http://insight-egypt.com/celebrities/ghada-adel/september-18/240

Insight Magazine
September ‘18
After making the A-List and going on a hit-making streak, Ghada Adel continues taking the lead in both cinema and television. While she recently surprised us with her natural performance as a TV host in Ta3ashabshai (Come Over for a Cuppa), she’s packing more surprises with her upcoming role in the film Nadi El Regal El Serri (Secret Men’s Club).
It’s part of your job description to have people write and gossip about you.
Ghada Adel
    


Any favourite makeup brands?

I buy different products from a variety of brands. I don’t like sticking to a certain brand. For instance, for mascara I like to try different names, sometimes from Dior, Benefit, Chanel, Better Than Sex...and this applies to any other product as well. But I rarely ever go makeup shopping, when I do I like MAC and Make Up Forever. 


What’s always in your purse?

My wallet, some lipstick, hand cream, sunglasses, gum, and honestly sometimes I take some biscuits with me just in case [laughs].


Does it ever get annoying when fans recognise you and ask to take a picture?

No, never. It never annoyed or bored me. I always agree to take a photo with anyone no matter how I feel, or whether I think I look good. There were some instances where I had to turn a couple down because it was at a time when I was exhausted, but I always regret that. I always tell myself that even if I took a photo and I didn’t look great, or even if I were tired, your fan doesn’t deserve to feel rejected because of that. It happened to me one time when I was young and it really upset me, so I always want to give my all and make sure I don’t let anyone walk away from me while disappointed. And overall, it makes me happy! No matter how repetitively it happens, or if they make that request when you’re not looking you’re best, it’s a God-given gift.


What and when was your first red carpet event? How was it?

I cannot recall when or what it was right now, because the first several events I went to were just as intimidating to me, so they’re all lumped together in my memory [laughs]. I spent so long getting the same anxiety every time I was on the red carpet, and it still sometimes gets to me now. But I know I did enjoy them, they were as enjoyable as they were scary. 


How important is wardrobe to you in film festivals? Who do you like to wear?

I never really cared about that. When it was time for El Gouna Film Festival, for instance, I just opened my closet and picked a cute dress. It was from Urban Outfitters. For Cairo Film Festival, I wore a dress from a boutique in Greece – wasn’t even a commercial brand or anything. Sometimes certain designers do approach you and ask you to wear their designs, and in that case I wear them, but generally I don’t care about any of that stuff. I buy what I like, and wear what I want regardless of who made it.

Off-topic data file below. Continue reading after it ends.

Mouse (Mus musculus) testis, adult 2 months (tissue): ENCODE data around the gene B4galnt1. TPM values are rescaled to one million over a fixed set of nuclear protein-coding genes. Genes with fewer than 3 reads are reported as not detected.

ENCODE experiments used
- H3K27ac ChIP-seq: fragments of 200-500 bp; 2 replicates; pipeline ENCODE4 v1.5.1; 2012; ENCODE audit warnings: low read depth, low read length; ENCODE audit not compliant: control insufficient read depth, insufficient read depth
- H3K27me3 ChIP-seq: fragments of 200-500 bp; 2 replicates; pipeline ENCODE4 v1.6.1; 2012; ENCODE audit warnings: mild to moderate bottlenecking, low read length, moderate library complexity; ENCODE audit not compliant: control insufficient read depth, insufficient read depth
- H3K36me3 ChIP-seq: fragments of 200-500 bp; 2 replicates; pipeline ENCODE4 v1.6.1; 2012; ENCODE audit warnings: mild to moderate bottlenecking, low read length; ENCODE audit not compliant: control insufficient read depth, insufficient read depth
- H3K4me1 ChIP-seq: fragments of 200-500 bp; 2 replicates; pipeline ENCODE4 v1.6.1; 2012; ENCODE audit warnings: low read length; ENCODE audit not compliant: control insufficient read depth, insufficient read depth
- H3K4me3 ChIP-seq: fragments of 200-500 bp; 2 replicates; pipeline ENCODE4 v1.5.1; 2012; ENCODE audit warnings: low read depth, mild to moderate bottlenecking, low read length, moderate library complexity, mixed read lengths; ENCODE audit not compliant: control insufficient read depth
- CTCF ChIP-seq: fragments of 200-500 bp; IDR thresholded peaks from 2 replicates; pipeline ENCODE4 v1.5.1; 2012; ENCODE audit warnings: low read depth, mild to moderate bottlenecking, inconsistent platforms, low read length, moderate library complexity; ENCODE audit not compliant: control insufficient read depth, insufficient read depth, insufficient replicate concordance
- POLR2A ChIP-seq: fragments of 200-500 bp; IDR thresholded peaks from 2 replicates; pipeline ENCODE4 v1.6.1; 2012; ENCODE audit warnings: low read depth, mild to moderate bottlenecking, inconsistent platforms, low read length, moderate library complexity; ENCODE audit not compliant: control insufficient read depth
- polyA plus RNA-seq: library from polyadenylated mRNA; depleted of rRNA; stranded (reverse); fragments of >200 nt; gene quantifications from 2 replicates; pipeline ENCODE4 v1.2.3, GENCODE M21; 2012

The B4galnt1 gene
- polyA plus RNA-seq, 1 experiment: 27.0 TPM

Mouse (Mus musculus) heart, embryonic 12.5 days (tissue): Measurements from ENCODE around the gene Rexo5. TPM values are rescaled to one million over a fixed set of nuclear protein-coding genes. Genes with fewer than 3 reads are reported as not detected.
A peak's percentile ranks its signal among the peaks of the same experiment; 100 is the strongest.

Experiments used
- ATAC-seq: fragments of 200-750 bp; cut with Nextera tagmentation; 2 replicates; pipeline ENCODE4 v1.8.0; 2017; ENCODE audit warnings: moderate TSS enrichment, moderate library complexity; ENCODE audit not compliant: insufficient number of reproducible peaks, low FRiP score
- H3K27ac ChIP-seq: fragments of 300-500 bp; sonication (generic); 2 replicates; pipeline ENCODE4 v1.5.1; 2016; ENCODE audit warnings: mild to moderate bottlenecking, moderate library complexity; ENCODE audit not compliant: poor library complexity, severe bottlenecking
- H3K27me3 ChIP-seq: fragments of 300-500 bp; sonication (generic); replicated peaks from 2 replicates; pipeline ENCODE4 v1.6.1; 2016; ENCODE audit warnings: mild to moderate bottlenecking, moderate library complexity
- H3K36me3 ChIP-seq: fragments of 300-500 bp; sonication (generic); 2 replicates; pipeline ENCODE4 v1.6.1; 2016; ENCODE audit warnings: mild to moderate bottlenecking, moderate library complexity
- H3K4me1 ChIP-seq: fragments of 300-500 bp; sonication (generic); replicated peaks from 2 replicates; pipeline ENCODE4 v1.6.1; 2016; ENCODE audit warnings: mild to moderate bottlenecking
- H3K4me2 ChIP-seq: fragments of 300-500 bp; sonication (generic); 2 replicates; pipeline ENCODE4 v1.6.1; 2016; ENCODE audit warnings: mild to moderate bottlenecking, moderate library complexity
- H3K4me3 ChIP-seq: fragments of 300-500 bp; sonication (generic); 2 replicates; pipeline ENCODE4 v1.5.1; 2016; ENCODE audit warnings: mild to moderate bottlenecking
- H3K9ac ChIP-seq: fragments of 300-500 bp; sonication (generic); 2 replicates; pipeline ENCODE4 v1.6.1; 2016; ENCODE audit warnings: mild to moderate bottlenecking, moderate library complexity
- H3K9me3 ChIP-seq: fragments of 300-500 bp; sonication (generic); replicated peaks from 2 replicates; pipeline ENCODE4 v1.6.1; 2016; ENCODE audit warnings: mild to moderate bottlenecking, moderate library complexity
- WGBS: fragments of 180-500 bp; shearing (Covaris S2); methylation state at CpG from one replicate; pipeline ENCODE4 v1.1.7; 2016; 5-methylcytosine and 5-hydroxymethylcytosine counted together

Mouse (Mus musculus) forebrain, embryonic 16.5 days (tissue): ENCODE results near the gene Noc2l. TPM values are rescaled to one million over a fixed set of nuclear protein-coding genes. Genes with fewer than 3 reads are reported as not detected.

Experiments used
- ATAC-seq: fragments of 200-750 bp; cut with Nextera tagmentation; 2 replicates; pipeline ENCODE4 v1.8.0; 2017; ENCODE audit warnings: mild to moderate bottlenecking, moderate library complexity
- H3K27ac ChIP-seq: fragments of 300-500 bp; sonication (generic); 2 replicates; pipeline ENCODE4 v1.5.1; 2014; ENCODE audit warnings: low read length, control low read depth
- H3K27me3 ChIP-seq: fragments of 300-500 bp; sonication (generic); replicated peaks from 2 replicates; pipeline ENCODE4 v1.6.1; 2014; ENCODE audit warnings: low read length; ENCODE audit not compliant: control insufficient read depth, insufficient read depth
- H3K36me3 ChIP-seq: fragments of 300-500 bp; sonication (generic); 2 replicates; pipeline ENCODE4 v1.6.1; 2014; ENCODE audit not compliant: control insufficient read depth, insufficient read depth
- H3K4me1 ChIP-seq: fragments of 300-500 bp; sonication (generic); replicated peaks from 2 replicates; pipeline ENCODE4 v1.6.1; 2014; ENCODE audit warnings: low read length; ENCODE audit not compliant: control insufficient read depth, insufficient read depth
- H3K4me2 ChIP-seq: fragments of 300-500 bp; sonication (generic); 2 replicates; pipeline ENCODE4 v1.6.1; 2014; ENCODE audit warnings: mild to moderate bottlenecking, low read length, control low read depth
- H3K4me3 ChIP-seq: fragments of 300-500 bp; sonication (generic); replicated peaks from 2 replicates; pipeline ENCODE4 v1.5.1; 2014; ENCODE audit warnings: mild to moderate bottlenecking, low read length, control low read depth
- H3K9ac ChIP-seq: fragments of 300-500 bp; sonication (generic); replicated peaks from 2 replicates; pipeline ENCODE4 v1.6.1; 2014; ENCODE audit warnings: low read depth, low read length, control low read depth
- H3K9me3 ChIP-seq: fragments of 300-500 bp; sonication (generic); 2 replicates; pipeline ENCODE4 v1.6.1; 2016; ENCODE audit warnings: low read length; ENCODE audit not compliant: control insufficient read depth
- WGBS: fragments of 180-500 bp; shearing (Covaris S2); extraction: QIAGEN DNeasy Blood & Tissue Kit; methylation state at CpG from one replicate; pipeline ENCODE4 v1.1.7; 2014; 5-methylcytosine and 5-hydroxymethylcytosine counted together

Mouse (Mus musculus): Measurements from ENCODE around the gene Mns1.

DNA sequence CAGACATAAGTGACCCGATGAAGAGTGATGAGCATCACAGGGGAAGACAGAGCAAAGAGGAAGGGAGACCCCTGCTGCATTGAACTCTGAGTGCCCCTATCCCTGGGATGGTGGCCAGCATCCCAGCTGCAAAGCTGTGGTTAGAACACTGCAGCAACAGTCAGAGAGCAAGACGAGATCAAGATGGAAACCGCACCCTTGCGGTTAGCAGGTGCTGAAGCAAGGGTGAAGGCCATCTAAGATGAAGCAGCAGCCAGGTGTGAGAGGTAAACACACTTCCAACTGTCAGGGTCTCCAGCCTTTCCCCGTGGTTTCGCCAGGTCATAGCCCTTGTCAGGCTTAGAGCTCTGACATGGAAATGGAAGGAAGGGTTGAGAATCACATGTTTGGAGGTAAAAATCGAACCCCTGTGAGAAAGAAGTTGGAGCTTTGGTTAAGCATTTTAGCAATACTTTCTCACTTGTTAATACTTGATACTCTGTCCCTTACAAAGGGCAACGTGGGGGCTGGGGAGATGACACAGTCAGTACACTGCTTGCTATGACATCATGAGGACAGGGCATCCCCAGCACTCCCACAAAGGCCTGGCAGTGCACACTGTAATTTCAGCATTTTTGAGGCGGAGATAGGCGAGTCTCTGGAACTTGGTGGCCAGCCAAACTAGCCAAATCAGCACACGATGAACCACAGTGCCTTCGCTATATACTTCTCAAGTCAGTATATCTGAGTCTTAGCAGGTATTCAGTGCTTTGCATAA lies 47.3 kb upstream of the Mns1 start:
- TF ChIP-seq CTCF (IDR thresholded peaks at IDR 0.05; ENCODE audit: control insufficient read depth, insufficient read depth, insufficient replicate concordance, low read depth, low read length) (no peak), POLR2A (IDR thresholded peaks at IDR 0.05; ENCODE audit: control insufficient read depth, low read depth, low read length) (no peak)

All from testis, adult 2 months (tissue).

How challenging is it to be a dedicated mother and renowned actress simultaneously? How do you deal with that?

There’s definitely always one that gets less attention than the other at some point. Naturally, sometimes my job requires more of my presence, and other times it’s my family. But right now, I’m quite satisfied with the balance I’m keeping up with. They’re both very important to me. My kids love what I do, so even when I’m sometimes away for too long, they’re understanding about it, and it never bothers them. I give my job as much attention as I possibly can, and it gives back.


Any other self-care routines you can tell us about?

Other than facial creams and skin care, I make sure I get enough sleep, eat healthy, stay hydrated, and exercise.  


You’re always up-to-date with the latest skin care, and you have amazing skin! What’s you’re current favourite treatment?

You think so!? Thank you! I don’t know if I agree with you [laughs]. I’m constantly sun bathing, and sun exposure does cause premature aging, so I’d say my skin is pretty worn out. But lately, I have been taking care of it. You know, when you’re young, you never really pay attention to this stuff, and you flout any advice you get. But right now, I’m beginning to take better care of myself. I love anything organic. When I first started out, I was all about commercial products, but I’ve recently become more into natural remedies or medically organic products.